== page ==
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  • Why the Lamborghini Diablo is an incredible super car

    The Lamborghini Diablo is one of those super cars you cannot stop dreaming about.

    The Italian marque made its name crafting frighteningly-fast, impeccably designed and utterly bonkers super cars. The Diablo was no different - it was the first production car to smash the 200 mph barrier.  

    The Diablo, meaning ‘Devil’ in Spanish, was the height of luxury when it was first launched in 1991. But it had one heck of a mean streak. It was almost impossible to tame. After all, in true Lamborghini spirit, it was named after a ferocious 19th-century bull raised by the Duke of Veragua.

    After 11 successful years at the helm, Lamborghini finally replaced the Diablo with the Murcielago in 2001. But the Diablo spirit is still something modern-day super cars try so desperately hard to replicate. And often fail to achieve.   

    You can own this beautiful, iconic Lamborghini Diablo SE 30 today – simply inquire on the Racing Edge Paddock.

    Lamborghini Diablo Specs

    Lamborghini Diablo

    Lamborghini launched its stunning Diablo model for sale in 1990. The linear, mid-engine, rear-wheel drive sports car had big shoes to fill from its predecessor: the glorious Countach. Chrysler had just acquired the Italian manufacturer and was eager for something big.   

    The Lamborghini engineers aimed high and delivered. The Diablo was more luxurious and better equipped compared to the Countach. Its gurgling 5.7-liter V12 engine kicked out an impressive 490 bhp and powered from 0-100 km/h in just 4.5 seconds. The Diablo was terrifyingly fast: this was the first production car off the Sant’Agata Bolognese production line to reach over 200 mph.

    The Diablo’s design is simply breathtaking. Wide, low and futuristic – an instantly recognisable demon that stuck two fingers up during a largely conservative motoring era. Its timeless wedge shape encompasses pure Italian craftmanship with flair. Bertone’s chief designer, Marcello Gandini, signed off in style: the Diablo was Gandini’s last design for Lamborghini.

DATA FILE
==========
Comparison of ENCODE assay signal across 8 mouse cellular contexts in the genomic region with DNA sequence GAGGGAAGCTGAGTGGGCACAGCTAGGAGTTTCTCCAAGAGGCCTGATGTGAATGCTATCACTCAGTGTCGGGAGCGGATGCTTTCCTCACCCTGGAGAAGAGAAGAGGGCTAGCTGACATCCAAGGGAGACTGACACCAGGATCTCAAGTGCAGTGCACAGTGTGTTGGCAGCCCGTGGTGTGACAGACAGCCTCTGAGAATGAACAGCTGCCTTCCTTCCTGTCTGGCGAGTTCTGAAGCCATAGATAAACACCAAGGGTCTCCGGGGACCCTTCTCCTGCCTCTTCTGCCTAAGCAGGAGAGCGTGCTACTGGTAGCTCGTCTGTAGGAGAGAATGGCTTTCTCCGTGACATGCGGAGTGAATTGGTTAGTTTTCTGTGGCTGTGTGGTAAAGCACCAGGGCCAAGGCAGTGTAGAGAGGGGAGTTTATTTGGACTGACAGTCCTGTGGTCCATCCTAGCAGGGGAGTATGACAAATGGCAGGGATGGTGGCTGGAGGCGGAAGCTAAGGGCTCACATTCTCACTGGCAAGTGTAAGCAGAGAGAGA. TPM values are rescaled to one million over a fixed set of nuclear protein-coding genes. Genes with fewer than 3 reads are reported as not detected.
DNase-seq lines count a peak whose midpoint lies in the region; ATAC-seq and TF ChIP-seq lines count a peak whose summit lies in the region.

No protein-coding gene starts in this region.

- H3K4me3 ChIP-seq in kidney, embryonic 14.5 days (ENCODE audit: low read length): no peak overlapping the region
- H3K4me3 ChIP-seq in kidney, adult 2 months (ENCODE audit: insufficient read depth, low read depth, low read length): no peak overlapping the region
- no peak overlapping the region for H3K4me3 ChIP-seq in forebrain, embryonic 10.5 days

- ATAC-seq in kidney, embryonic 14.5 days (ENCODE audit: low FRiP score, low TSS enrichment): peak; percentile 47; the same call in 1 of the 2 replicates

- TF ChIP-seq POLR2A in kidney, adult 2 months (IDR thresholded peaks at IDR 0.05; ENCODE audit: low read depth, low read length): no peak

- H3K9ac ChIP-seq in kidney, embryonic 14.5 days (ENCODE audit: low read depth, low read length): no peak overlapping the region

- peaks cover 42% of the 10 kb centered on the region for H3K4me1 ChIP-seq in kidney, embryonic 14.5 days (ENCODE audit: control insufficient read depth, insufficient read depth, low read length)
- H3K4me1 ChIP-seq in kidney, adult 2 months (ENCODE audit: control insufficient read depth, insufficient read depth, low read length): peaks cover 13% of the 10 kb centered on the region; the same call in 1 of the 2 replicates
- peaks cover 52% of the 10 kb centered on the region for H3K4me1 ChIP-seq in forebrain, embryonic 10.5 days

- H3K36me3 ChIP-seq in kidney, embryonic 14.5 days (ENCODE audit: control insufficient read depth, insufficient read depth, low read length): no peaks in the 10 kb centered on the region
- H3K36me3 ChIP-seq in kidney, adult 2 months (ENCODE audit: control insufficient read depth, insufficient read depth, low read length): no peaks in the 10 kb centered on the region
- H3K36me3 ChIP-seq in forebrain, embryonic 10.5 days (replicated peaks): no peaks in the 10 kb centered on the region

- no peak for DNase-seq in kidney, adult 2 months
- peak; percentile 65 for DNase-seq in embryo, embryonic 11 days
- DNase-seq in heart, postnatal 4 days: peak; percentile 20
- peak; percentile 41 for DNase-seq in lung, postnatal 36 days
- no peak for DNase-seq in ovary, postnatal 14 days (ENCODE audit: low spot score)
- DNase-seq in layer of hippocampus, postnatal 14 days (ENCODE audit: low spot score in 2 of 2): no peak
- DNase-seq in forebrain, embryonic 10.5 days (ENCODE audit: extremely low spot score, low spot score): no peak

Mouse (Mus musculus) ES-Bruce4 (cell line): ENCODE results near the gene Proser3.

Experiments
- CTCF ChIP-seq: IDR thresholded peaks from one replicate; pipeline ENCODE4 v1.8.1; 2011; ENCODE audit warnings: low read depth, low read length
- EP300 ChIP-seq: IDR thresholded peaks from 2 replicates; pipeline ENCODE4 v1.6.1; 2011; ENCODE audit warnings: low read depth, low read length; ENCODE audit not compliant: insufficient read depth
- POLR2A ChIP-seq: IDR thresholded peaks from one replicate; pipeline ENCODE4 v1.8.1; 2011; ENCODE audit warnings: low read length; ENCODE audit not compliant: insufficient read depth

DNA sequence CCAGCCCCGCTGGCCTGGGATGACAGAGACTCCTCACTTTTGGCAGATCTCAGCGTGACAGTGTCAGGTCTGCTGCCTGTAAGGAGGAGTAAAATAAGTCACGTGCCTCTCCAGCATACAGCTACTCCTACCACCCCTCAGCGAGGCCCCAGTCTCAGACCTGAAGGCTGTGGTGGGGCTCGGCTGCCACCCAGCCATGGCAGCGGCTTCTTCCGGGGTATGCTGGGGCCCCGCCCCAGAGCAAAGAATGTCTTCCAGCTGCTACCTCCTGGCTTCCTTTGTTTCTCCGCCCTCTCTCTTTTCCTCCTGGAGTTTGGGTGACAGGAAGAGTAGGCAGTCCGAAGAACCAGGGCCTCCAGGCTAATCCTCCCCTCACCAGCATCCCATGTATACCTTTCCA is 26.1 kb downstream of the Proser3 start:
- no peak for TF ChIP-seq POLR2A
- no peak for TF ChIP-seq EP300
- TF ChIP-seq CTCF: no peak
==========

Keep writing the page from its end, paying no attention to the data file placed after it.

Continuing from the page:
Design was a big selling point with the Lamborghini Diablo. Even in its later versions, the dashboard is a wave-shape – taking influence from upmarket Hi-Fi manufacturers. In 1993, the Diablo came with power steering, power seats and an Alpine stereo. Under the influence of Horacio Pagani, it helped revolutionise the use of carbon fiber in sports cars. You weren’t just fast – you were comfortably fast.

    Over the next 11 years, Lamborghini would introduce numerous iterations of the Diablo. From racetrack to concept cars, Lamborghini explored all avenues as the Diablo grew in popularity. In its lifespan, almost 3,000 units were sold worldwide. Enough to satisfy demand but remain somewhat a rarity.   

    Lamborghini Diablo Models

    Lamborghini Diablo

    The mark of a good design: in 11 years of production, the Lamborghini Diablo enjoyed only one major facelift.

    Aesthetic tweaks are common among 'new' versions. But when a car looks as good as the Lamborghini Diablo, there is little need to do anything drastic. The Diablo shape lasts the test of time.